Inference of Genetic Forces Using a Poisson Random Field Model with Non-Constant Population Size

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Journal of Statistical Planning and Inference



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Aligned DNA sequences have been widely used for quantitatively analyzing and interpreting evolutionary processes. By comparing the information between intraspecific polymorphism with interspecific divergence in two sibling species, Poisson random field (PRF) theory offers a statistical framework with which various genetic parameters such as natural selection intensity, mutation rate and speciation time can be effectively estimated. A recently developed time-inhomogeneous PRF model has reinforced the original method by removing the assumption of stationary site frequency, but it keeps the assumption that the two sibling species share same effective population size with their ancestral species. This paper explores a relaxation of this biologically unrealistic assumption by hypothesizing that each of the two descendant species experienced a sudden change in population size at the times of the divergence from their most recent common ancestor. The newly developed PRF model with non-constant population size is applied to a set of 91 genes in African population of Drosophila to make statistical inference of the various genetic parameters under a hierarchical Bayesian framework and carried out with a multi-layer Markov chain Monte Carlo sampling scheme. In order to meet the intensive computational demand, a R program is integrated with C++ code and a parallel executing technique is designed to run the program with multiple CPU cores.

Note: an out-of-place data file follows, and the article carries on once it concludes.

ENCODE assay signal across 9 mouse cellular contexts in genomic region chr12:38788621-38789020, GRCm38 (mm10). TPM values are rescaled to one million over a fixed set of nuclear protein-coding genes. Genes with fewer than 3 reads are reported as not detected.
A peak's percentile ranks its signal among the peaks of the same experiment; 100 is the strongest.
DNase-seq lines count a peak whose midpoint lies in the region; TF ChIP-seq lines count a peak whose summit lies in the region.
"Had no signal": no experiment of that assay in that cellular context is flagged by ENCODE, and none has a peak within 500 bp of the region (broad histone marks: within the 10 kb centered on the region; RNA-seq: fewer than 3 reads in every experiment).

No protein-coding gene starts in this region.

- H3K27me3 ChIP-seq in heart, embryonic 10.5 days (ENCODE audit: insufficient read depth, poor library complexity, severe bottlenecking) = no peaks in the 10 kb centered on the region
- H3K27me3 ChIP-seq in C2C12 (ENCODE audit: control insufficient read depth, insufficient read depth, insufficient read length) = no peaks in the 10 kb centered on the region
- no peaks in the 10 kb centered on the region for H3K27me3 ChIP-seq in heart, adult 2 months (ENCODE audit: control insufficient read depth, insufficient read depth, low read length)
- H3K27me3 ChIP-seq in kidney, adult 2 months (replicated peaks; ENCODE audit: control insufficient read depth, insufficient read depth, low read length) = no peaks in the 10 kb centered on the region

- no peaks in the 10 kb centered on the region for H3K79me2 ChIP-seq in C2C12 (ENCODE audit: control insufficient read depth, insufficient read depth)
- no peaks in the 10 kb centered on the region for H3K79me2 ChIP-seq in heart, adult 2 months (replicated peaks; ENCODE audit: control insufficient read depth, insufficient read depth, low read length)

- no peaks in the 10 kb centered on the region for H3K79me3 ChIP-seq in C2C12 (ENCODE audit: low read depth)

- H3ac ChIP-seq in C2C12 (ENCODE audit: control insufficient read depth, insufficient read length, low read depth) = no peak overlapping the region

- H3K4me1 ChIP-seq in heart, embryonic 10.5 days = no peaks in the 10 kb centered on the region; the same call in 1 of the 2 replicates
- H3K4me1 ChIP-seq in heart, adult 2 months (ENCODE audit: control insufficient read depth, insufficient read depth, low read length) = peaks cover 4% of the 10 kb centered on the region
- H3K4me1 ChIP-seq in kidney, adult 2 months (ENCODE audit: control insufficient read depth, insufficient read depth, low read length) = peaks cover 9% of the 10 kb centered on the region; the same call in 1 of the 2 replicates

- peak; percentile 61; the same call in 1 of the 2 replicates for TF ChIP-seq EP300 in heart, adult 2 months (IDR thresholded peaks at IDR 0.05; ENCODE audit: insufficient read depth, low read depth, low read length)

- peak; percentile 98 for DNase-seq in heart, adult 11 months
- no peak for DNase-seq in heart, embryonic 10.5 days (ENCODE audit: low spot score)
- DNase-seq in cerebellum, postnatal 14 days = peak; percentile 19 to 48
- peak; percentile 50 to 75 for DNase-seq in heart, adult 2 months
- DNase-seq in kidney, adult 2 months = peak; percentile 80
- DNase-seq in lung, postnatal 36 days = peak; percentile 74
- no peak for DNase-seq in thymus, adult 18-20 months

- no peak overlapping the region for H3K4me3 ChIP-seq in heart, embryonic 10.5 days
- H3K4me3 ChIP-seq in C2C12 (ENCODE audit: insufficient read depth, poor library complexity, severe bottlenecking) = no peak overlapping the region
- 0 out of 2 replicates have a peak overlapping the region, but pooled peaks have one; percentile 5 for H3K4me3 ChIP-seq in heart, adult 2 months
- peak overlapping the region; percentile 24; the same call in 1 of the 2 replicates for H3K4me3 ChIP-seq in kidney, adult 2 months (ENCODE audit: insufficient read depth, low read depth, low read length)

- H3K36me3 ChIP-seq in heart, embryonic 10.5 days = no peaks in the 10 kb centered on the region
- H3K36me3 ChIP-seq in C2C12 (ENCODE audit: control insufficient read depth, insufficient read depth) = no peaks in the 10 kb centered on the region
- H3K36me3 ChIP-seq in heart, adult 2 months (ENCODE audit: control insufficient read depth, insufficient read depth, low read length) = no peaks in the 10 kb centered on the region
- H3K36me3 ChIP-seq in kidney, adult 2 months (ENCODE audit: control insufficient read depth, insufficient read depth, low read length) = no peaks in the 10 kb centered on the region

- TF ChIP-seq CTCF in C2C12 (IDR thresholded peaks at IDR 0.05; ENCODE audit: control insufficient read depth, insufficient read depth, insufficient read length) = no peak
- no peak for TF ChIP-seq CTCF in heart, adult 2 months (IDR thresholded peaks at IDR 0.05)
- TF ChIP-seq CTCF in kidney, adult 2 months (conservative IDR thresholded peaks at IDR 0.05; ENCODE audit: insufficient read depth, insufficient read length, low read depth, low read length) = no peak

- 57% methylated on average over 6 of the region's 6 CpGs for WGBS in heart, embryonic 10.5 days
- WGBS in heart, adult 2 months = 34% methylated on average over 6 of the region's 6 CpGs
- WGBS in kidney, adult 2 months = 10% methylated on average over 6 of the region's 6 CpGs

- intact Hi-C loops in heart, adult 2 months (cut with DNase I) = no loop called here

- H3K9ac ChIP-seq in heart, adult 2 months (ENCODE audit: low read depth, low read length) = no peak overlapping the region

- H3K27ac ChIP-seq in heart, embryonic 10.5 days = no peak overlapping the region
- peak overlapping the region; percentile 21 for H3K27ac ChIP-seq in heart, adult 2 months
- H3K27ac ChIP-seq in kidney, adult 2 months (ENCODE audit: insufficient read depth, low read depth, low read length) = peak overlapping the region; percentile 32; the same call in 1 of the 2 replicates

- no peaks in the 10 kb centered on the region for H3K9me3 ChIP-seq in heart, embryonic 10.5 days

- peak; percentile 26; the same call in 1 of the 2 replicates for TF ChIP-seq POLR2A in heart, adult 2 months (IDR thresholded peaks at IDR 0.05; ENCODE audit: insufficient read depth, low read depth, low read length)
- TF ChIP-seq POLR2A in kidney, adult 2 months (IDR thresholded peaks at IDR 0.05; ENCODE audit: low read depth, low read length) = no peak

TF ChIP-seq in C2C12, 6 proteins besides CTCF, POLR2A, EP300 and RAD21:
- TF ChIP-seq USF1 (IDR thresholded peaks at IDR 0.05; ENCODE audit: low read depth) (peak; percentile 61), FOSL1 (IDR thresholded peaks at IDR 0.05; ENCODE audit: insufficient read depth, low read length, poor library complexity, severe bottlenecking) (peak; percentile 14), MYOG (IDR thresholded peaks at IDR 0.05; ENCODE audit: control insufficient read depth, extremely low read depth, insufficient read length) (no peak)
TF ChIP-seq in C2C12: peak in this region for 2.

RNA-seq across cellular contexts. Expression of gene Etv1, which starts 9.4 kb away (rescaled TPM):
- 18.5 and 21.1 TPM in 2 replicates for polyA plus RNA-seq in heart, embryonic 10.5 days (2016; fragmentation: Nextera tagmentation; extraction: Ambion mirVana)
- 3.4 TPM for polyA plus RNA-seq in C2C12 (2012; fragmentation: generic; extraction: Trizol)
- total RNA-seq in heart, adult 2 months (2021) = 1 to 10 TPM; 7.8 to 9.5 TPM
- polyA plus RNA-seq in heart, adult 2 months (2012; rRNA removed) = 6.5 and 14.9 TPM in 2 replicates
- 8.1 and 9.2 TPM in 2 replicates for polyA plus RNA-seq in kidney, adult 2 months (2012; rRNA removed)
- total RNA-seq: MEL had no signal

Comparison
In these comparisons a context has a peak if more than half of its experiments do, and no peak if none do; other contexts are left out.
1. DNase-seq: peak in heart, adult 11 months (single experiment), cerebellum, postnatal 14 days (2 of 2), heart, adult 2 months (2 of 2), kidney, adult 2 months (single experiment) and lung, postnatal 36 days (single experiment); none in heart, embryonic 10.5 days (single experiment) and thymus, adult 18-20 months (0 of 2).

Population genetics; Poisson random field; Selective effect; Effective population size; Hierarchical Bayesian model


Biostatistics | Genetics | Population Biology | Statistics and Probability



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